Now there’s no reason not to eat healthy.
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Aisle by Aisle: A Supermarket Shopping Guide
Let yourself be seduced here; fill your cart with plenty of colorful produce. Aim to try something new each week—an exotic fruit or a vegetable you’ve never seen before—even if it costs a little more. You might discover a new healthy passion. Likewise, prewashed, ready-to-eat produce like salad mixes, baby carrots and broccoli/cauliflower florets may seem like a splurge, but not if they get you to grab them instead of chips when you’re craving a snack. (Admit it: would you pinch pennies so vigorously in the snack-food aisle?)
If convenience is all-important, go for skinless, boneless poultry cuts. You’ll save some calories and fat by choosing white meat over dark, too—but don’t sweat the difference if you’re planning to broil or grill; most of the fat will drip off anyway. For ground chicken or turkey, make sure you’re getting lean breast meat without skin added (read the label).
In the fish department, white-fleshed fish has the fewest calories, but omega-3-rich salmon or tuna are healthy choices too. Ask which fish is freshest (or check the Date Packed if it’s precut); reject anything that looks suspect or smells fishy. Frozen fish is just fine—just be sure to thaw it properly: overnight in the refrigerator.
Make red meat a special-occasion rather than daily purchase, since it’s higher in saturated fat. Look for cuts with “loin” or “round” in the title, and select well-trimmed cuts with the least visible fat. Choose ground beef labeled “90% lean” or higher.
Dairy & Eggs
Opt for fat-free/nonfat or 1 percent milk, yogurt, cottage cheese and sour cream. If you’re buying soy, almond or rice “milk,” check the label to make sure it’s fortified with calcium and vitamin D and scan ingredients for added sugars (hint: vanilla and chocolate have them). Try lower-fat cheeses like part-skim mozzarella, Jarlsberg or reduced-fat Cheddar. If you choose full-fat cheeses, go for those with strong flavors—feta, blue, Parmesan or aged Cheddar—a little bit goes a long way. If you buy butter, plan to use it sparingly; if you prefer a buttery spread, read labels to find one that’s free of trans fats.
At 75 calories apiece, eggs are a good source of protein. Fat-free egg substitutes (mostly egg white) are an even better calorie bargain if you’re trying to maintain weight; they’re only about 30 calories per 1/4-cup serving.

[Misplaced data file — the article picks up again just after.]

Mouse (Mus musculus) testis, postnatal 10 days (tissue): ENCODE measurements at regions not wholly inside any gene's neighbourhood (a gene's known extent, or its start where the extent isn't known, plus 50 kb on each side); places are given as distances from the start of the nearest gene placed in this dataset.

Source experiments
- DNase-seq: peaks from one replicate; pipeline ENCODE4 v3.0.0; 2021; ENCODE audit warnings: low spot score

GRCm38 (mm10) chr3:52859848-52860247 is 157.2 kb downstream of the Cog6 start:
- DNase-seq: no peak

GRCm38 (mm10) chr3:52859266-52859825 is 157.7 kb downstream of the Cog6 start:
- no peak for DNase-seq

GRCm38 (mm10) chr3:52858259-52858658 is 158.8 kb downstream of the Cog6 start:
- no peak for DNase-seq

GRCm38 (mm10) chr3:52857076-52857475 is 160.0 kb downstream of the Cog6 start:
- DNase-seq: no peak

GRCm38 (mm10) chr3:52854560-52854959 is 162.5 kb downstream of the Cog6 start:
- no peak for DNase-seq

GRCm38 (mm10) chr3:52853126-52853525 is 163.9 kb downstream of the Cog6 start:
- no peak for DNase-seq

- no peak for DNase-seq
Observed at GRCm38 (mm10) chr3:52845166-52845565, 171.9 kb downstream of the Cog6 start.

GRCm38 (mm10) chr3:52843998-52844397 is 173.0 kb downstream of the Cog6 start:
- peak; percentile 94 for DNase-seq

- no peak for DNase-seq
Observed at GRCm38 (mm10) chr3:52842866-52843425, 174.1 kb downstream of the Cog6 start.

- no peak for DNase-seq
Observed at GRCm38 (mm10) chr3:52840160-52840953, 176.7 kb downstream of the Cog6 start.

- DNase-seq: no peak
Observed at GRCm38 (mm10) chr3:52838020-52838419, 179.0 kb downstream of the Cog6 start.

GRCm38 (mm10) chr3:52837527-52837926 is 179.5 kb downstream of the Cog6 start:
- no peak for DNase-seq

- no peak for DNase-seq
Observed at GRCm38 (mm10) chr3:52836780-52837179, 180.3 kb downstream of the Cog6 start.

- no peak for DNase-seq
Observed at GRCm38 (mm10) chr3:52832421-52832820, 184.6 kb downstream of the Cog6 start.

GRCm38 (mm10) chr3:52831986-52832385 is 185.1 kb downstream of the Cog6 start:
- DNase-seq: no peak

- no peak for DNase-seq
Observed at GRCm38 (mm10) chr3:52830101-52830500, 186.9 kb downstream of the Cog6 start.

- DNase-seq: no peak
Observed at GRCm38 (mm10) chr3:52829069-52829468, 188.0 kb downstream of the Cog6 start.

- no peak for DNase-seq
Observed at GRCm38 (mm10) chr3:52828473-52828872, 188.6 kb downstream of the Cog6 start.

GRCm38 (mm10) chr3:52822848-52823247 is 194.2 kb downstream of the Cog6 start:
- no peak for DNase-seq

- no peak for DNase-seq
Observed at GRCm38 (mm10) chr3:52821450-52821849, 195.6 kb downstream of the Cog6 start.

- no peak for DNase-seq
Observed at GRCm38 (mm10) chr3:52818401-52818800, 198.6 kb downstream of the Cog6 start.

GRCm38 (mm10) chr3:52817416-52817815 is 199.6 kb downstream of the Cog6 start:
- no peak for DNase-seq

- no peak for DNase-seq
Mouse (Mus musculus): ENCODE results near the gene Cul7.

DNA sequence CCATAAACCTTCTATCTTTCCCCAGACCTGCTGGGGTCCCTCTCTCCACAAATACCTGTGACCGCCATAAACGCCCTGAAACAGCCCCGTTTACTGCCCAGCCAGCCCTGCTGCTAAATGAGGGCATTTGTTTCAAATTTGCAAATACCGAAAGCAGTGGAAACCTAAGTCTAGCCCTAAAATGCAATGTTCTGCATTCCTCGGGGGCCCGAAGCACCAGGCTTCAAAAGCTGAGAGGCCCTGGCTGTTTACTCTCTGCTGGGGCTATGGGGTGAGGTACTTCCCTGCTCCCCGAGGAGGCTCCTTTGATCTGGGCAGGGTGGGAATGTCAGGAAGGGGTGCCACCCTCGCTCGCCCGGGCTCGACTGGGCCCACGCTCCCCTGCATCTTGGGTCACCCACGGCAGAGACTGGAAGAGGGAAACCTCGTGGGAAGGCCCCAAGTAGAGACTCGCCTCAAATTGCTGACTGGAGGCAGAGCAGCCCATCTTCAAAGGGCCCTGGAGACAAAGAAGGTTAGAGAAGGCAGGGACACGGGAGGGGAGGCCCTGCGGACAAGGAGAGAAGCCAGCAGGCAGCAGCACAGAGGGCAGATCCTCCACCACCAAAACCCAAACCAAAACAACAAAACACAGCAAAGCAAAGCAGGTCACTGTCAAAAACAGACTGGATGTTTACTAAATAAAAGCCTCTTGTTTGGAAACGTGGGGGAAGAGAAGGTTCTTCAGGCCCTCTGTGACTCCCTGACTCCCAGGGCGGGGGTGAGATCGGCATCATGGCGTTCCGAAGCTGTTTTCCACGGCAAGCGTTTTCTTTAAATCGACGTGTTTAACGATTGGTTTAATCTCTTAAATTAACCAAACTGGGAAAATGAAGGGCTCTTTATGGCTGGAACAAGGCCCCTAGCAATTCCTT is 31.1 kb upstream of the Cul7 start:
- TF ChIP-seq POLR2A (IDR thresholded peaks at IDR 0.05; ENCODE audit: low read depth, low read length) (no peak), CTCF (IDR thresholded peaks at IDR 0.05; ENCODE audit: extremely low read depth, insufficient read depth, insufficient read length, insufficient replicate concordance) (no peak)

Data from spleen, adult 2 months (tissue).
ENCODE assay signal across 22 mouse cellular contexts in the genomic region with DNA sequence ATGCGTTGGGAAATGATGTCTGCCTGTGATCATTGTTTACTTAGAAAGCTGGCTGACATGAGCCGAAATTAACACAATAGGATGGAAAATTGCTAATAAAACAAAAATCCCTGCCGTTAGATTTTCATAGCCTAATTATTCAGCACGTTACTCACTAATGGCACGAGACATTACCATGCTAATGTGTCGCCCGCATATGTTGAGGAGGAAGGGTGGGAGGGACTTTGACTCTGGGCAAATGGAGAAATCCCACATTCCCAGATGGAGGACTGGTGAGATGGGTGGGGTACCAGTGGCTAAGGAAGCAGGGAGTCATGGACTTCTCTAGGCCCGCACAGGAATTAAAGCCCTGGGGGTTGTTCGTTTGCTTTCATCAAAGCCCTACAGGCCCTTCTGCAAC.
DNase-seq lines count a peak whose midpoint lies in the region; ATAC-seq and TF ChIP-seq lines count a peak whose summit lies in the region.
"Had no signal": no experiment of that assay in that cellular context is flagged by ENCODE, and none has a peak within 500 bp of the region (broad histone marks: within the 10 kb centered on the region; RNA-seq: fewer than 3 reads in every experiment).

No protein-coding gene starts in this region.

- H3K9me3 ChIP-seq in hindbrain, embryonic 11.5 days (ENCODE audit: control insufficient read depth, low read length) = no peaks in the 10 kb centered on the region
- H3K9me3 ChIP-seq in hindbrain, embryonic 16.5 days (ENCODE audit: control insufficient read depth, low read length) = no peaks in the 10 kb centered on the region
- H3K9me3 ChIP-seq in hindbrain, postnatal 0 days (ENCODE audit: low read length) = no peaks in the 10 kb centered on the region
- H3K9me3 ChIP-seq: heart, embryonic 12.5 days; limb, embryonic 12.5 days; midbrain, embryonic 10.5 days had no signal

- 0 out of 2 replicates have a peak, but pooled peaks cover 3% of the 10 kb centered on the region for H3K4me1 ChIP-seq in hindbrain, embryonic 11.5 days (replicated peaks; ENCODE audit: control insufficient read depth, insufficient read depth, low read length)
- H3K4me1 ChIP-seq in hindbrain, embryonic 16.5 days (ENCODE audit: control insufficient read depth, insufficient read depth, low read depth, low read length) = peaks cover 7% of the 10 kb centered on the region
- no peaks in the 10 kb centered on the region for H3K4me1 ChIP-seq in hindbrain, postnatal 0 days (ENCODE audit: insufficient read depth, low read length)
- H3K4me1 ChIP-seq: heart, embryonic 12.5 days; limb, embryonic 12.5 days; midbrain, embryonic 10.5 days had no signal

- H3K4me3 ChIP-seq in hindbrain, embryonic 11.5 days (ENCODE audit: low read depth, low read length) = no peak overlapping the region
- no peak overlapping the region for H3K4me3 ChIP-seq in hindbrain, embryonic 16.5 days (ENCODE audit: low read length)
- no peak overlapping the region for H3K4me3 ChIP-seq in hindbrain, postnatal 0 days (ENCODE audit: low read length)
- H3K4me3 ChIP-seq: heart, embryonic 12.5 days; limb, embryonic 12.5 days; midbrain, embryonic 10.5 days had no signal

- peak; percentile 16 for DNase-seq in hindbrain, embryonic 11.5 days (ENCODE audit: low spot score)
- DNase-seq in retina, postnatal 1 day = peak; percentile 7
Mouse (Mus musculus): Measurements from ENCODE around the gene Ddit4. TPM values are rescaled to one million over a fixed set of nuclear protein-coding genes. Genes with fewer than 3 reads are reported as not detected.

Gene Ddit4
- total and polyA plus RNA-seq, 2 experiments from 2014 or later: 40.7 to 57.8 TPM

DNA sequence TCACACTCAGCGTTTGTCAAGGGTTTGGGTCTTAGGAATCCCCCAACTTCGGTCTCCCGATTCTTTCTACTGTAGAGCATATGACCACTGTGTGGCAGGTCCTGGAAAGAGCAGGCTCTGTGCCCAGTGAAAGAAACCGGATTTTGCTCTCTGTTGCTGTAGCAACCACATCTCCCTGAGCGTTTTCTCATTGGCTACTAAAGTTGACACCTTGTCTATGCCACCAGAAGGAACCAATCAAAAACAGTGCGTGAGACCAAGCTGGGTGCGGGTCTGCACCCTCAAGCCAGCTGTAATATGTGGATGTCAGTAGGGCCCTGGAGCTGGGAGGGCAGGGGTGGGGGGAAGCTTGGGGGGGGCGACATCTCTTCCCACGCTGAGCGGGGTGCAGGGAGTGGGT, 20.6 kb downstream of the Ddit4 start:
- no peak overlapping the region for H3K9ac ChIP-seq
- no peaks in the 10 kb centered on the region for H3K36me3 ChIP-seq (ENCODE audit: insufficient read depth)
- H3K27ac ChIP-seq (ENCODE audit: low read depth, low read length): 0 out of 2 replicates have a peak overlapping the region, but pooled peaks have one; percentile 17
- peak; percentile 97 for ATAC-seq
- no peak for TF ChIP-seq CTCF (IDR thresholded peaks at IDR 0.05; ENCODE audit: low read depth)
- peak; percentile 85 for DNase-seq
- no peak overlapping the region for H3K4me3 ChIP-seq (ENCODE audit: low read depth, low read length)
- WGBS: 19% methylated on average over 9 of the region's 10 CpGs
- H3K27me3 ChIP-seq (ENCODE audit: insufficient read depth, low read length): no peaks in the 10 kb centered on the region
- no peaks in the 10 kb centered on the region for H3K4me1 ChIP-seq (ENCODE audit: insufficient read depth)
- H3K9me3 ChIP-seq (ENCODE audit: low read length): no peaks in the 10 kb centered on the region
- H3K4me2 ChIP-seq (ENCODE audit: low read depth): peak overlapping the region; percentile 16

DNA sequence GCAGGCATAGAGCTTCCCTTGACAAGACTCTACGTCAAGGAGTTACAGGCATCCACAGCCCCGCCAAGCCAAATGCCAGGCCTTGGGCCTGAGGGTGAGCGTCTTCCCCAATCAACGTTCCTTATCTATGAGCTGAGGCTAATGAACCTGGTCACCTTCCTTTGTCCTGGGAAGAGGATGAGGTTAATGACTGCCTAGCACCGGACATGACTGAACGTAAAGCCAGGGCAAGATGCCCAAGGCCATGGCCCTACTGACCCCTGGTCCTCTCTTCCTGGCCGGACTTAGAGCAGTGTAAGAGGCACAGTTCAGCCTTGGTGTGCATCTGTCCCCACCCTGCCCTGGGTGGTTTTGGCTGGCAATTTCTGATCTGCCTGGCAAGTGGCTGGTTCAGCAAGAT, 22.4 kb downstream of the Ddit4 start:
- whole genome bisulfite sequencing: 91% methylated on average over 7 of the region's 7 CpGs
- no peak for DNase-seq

Stock up on plain frozen vegetables (skip ones with sauce or butter) so that you’ve always got some veggies on hand. Most are frozen right after picking to preserve nutrients and flavor, so you don’t have to feel like you’re compromising anything when you pick frozen over fresh. You might also find some “healthy” frozen entrees—great fallback meal insurance, if you like how they taste (check labels to ensure they’re really healthy, and watch the sodium). If you buy juice concentrates, make sure they’re 100 percent fruit juice concentrates; if you like to keep healthier frozen treats on hand (e.g., low-fat and/or sugar-free ice milks, yogurts and/or sorbets), look for single-serving packages that help you keep an eye on portion sizes.
While these sections can be a minefield of temptations, there are plenty of healthy staples to be found. Choose whole-grain pastas and brown rice, as well as “quick” whole grains like whole-wheat couscous, quinoa and quick-cooking barley. Look for canned fruits packed in water or their own juices, and vegetables canned without salt. Try canned beans, water-packed tuna, canned salmon and sardines—and reduced-sodium soups based on broth or beans.
With salad dressing, focus on flavor. “Reduced-fat” and “fat-free” dressings often contain similar amounts of calories. Consider interesting vinegars, which add calorie-free flavor to just about anything; try balsamic, sherry and apple cider vinegars.
Seek out cereals labeled “whole-grain” (with whole grains as the first ingredient). Check the label to avoid added sugars. In the snack section, smart options include whole-grain crackers, whole-wheat pretzels, brown rice cakes, whole-grain crispbreads and popcorn.
Look for breads, English muffins, bagels and rolls labeled “100 percent whole-wheat,” with at least 3 grams of fiber apiece (the first ingredient in the list should begin with the word “whole”). Whole-wheat versions of pita and flour tortillas can usually be found here, too, along with corn tortillas; keep them to a 7-inch diameter or less. Be wary of “fat-free” bakery treats, which often have as many calories as—or even more than—their “regular” counterparts. Don’t waste your calories and carbs on anything that doesn’t taste fabulous.
BENICAR and BENICAR HCT are prescription medicines used to lower high blood pressure (hypertension). They may be used alone or with other medicines used to treat high blood pressure. BENICAR HCT is not for use as the first medicine to treat high blood pressure.
Important Safety Information for BENICAR® and BENICAR HCT®
WARNING: DO NOT TAKE BENICAR or BENICAR HCT DURING PREGNANCY
- BENICAR and BENICAR HCT can cause harm or death to an unborn baby